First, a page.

The letters of our thoughts are the ideas present in our mind before they come to realization . . . Thoughts that are, yet not felt . . . The words of the subconscious . . . of the soul . . .

These are the LETTERS OF MY THOUGHTS.

Wednesday, April 22, 2009

Recognizing Creation - A Lubavitcher Pesach in Uman II





Erev Pesach we rose early for the special recitation of Birkas Hachama, a blessing on the sun said
only once every 28 years.

But first, a word from our sponsors









Now click on the link and enjoy!


The event, attended by over 125 local Jews, was held on the bank of Dnieper river.





Walking to the river bank for the blessing.



The crowd reciting the blessing





Sunrise on the Dnieper


Much has been written in the JBlogoshere about Birkas Hachama . . . My personal experience was nothing over the top - in general I am not a spiritual person. There was something about those fleeting moments in which the blessing was said, that did fill me with certain, rather cerebral, awe. The next time this happens, I'll be middle-aged . . . though Male Pattern Baldness, thankfully, does not run in my family, who knows what I'll look like then. Where will my life have taken me, and what unkown things does the One of Ancient Days have in store for me?

Before Yom Tov, various blogs (I link to one of such blogs for demonstrative purposes only) had been abuzz about the purpose of Birkas Hachama - casting aspirations on the validity of a blessing said based on ancient, and seemingly in accurate calculations.

To be frank, I rarely visit that element of the Jblogosphere - my style and personal direction don't tend to intersect with theirs - and I have no desire to argue in the complexities of Astronomy vs. Rabbinic Apologetics and what have you. Even more so, in light of the fact that the event Birkas Hachama transpired over two weeks ago.
 
I wish not to engage those that closet themselves in the bombastic tours of frigid thought,
For the curious, however:

Much has been made that our celebration of the Vernal equinox when it falls out on the eve of the Sun's creation is based on Tekufat Shmuel. A calculation that approximates the length of the year to 365 1/4 days, and thus one that does note coincide with the 'true' equinox on the eve of March 20, and thus an entirely arbitrary date. In truth the Sages of the Talmud did posses a far more exact estimation of the year's length - the 365.2468 one of Rav Adda.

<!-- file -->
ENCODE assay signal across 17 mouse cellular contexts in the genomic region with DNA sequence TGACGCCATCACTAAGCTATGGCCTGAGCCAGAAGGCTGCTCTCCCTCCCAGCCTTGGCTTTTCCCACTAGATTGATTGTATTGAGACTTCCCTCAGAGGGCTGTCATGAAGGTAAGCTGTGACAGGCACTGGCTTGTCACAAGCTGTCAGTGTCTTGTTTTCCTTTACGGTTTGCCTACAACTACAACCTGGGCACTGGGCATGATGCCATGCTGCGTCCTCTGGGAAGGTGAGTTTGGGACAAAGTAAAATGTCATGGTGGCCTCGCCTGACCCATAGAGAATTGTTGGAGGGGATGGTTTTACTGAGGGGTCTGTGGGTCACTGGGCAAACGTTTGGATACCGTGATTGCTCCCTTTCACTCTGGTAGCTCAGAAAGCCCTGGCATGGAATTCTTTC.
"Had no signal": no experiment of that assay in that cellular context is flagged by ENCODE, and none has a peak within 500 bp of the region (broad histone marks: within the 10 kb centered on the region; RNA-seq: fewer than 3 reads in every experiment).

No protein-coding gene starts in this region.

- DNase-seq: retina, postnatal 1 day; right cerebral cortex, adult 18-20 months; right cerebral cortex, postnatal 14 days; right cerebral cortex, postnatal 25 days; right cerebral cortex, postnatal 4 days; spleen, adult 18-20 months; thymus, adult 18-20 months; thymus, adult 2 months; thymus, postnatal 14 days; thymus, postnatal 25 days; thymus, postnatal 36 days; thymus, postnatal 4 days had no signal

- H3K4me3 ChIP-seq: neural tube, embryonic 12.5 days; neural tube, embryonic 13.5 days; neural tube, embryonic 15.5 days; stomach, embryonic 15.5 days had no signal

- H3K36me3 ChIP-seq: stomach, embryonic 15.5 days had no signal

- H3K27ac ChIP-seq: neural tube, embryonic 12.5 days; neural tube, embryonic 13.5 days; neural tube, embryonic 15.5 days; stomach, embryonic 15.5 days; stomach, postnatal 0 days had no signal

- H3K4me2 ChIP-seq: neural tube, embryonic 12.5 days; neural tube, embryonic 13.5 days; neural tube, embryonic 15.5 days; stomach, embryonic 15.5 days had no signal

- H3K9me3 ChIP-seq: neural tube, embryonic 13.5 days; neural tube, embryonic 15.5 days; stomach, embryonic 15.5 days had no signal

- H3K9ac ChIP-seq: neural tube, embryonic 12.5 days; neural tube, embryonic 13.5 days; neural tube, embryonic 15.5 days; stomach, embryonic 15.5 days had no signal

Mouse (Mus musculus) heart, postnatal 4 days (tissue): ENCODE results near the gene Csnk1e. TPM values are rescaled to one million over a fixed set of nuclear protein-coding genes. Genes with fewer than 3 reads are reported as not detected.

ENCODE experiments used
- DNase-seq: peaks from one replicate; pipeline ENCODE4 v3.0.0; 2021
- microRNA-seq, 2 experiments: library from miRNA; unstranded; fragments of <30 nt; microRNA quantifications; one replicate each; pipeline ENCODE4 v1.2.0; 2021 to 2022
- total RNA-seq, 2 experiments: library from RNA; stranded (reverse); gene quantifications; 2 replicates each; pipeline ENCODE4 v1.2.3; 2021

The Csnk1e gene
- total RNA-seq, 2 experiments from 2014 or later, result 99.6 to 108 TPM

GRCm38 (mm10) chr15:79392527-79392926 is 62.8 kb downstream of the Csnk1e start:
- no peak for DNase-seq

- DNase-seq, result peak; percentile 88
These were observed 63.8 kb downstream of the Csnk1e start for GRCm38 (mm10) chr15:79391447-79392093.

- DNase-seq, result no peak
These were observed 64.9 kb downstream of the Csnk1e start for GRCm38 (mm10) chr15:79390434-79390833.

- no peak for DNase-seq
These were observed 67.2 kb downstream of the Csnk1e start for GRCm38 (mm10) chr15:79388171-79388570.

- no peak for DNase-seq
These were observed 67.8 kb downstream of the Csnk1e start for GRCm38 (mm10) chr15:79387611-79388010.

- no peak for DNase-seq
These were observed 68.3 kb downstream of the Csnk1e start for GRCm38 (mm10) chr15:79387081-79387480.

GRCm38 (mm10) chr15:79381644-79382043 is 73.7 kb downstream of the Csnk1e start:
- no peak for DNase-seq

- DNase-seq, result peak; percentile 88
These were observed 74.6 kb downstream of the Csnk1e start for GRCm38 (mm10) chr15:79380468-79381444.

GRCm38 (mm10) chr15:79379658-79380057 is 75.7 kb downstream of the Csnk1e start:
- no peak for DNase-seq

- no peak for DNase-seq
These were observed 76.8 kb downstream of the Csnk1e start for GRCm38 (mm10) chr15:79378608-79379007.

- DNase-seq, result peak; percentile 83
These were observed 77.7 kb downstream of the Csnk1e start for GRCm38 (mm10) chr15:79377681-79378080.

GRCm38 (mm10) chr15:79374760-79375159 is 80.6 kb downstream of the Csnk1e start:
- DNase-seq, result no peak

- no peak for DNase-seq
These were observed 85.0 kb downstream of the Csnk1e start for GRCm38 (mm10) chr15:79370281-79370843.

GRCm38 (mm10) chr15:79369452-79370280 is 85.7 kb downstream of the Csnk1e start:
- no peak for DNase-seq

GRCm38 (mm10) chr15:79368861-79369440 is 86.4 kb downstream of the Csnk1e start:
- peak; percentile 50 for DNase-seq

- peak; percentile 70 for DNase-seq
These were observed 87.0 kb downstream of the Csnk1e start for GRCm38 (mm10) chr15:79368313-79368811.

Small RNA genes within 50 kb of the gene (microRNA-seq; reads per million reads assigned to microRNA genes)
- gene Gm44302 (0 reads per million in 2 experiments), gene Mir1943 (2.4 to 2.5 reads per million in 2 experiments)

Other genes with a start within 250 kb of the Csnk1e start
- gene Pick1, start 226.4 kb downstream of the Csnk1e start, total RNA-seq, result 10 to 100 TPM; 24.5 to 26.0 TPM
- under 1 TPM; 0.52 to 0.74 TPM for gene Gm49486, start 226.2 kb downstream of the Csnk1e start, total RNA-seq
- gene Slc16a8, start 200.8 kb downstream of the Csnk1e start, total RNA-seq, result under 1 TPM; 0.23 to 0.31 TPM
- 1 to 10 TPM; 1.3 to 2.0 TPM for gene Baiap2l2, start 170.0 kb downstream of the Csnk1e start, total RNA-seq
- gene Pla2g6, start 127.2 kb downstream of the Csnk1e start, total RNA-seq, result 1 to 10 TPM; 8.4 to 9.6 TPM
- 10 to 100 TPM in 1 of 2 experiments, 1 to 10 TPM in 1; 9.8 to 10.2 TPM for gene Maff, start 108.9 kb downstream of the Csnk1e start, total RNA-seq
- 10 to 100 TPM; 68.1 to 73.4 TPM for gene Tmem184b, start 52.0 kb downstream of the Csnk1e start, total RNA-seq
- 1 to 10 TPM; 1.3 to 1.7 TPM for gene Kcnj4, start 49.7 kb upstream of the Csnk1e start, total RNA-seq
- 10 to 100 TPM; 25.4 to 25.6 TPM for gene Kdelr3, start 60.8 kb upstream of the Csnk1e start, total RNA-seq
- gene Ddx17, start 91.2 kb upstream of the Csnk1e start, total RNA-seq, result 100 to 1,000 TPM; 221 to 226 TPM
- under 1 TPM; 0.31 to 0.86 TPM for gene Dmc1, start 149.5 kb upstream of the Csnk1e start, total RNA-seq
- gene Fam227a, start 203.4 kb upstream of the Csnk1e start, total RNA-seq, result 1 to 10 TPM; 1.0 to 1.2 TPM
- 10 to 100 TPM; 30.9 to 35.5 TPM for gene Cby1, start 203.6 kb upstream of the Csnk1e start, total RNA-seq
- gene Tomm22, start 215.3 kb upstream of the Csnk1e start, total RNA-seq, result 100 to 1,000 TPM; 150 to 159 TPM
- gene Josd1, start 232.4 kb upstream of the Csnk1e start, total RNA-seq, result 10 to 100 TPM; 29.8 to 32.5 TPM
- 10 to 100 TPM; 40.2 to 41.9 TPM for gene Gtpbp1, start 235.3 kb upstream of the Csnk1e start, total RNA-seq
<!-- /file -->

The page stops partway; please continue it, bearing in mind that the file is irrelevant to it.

Tzvi Freeman over at chabad.org has a wonderful explanation as to why we choose Tekufat Shmuel over that of Rav Adda - see there at length.

The Torah endows the Jewish people with an amazing ability. We have the ability to effect the vary fabric of the Torah itself. Every Rosh Chodesh, new moon and thus new month, is a sacred day.
Based on Biblical law, when the Temple stood, the new month was sanctified on the visual testimony of witnesses. What if the witnesses erred and the Sanhedrin, the Supreme court, declared the day Rosh Chodesh when it in fact was not? What if even more, the testimony was purposely falsified?
The day remains Rosh Chodesh, with all the various commandments associated with it required by Jewish law.
Though by all physical calculations the new month has yet to begin, the beis din, has the power to cause the spiritual revelations on high to be manifest down here on the date they declare.
The blessing on the sun, though celebrating a physical event, is one that is spiritually accomplished, and thus physically as well, based on the calculations of Rav Shmuel.
 







A child among the rocks of life,  nestled by the stream of conscious on the river of thought


Mother Russia and her legacy



For those of you who have contributed so far to the wonderful Pesach abroad, I thank you. The costs that I laid out for are not yet met, however in their entirety, so if you are able to contribute - be it only a few dollars - please do so!



Stay tuned for Part 3 - the Seder Night in Uman!